APA Offers Resources for Dealing with Racism, Aftermath of Charlottesville Violence

Article ID: 679526

Released: 14-Aug-2017 2:50 PM EDT

Source Newsroom: American Psychological Association (APA)

Newswise — WASHINGTON – The American Psychological Association has many resources available for the media and the public in covering and dealing with the aftermath of the recent violence in Charlottesville, Virginia.

Among them:  

Talking to kids about discrimination. This document can help parents and other caretakers understand how to broach the topics of discrimination and difference with young children.

RESilience: Uplifting youth through healthy communication about race provides resources to assist parents and others in promoting strength, health and well-being among youth of color.  

How to talk to children about difficult news offers insights on how to guide these conversations with children while making them feel safe.

Discrimination: What it is, and how to cope makes suggestions for healthy ways to deal with being the target of discrimination. 

Building resilience to manage indirect exposure to terror. The ability to adapt well to unexpected changes and events can help people manage distress and uncertainty. Here are some techniques. 

Helping your children manage distress in the aftermath of a shooting. Although no shooting occurred during the Charlottesville incident, many of the tips in this document are relevant for helping any child who is distressed by violence.

In addition, APA’s 2015 Stress in America survey found that most American adults reported having experienced discrimination, and that regardless of the cause, experiencing discrimination is associated with higher reported stress and poorer reported health.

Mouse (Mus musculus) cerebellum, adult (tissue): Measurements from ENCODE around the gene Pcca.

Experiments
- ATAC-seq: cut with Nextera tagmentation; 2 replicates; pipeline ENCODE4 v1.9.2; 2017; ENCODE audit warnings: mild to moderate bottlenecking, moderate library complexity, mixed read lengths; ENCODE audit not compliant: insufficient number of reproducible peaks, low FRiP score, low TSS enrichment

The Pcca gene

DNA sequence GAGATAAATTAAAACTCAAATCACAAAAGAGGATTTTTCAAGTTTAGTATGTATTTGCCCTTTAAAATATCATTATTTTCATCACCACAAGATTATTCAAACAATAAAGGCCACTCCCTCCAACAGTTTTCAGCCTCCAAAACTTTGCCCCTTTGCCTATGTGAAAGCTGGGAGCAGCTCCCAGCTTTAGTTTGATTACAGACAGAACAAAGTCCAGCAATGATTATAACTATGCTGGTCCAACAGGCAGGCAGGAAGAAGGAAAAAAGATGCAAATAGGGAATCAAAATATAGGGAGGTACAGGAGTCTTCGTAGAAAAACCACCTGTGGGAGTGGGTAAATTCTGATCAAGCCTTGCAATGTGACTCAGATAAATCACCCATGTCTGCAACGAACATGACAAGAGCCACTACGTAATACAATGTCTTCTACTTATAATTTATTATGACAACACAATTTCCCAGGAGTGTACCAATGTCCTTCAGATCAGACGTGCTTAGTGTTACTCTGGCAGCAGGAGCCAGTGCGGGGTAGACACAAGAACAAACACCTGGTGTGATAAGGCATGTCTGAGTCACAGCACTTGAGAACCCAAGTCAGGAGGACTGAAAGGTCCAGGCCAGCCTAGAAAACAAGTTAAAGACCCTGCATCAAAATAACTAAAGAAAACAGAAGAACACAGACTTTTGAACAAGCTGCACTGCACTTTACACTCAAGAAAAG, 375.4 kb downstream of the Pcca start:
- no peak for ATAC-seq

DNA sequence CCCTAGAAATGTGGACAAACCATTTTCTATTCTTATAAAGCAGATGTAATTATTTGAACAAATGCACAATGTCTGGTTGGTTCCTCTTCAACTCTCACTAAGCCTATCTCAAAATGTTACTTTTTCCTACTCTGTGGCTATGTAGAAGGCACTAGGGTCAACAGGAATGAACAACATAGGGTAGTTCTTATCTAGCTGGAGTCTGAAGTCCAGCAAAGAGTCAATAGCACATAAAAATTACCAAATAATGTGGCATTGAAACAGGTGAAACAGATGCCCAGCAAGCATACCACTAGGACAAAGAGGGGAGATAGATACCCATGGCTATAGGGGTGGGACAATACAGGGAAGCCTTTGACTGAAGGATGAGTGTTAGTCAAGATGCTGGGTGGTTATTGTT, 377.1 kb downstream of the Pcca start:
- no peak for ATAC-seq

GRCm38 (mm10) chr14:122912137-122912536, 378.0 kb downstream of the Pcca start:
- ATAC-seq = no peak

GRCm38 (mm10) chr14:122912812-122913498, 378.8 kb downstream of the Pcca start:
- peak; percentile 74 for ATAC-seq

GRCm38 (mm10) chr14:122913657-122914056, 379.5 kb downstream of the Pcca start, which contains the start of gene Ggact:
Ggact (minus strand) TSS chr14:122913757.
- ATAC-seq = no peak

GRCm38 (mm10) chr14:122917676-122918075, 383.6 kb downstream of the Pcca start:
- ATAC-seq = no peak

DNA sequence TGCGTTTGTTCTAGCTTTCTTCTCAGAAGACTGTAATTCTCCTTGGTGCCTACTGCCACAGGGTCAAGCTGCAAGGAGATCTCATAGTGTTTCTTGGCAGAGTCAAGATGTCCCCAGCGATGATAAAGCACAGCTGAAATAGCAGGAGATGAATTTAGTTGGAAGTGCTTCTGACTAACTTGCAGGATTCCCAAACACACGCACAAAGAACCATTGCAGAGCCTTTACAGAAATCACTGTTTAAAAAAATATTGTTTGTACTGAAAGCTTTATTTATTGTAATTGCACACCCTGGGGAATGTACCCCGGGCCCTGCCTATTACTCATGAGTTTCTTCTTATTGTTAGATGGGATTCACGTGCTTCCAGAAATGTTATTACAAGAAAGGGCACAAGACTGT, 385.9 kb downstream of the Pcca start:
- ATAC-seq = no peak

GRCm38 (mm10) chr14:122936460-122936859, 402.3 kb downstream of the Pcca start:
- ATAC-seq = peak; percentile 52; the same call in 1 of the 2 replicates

Report highlights:  www.apa.org/news/press/releases/stress/2015/highlights.aspx  

Full report: www.apa.org/news/press/releases/stress/2015/impact-of-discrimination.pdf.

Also of interest are several blog posts on race and race-related incidents. 

The American Psychological Association, in Washington, D.C., is the largest scientific and professional organization representing psychology in the United States. APA's membership includes nearly 115,700 researchers, educators, clinicians, consultants and students. Through its divisions in 54 subfields of psychology and affiliations with 60 state, territorial and Canadian provincial associations, APA works to advance the creation, communication and application of psychological knowledge to benefit society and improve people's lives.

 

www.apa.org

If you do not want to receive APA news releases, please let us know at public.affairs@apa.org or 202-336-5700.


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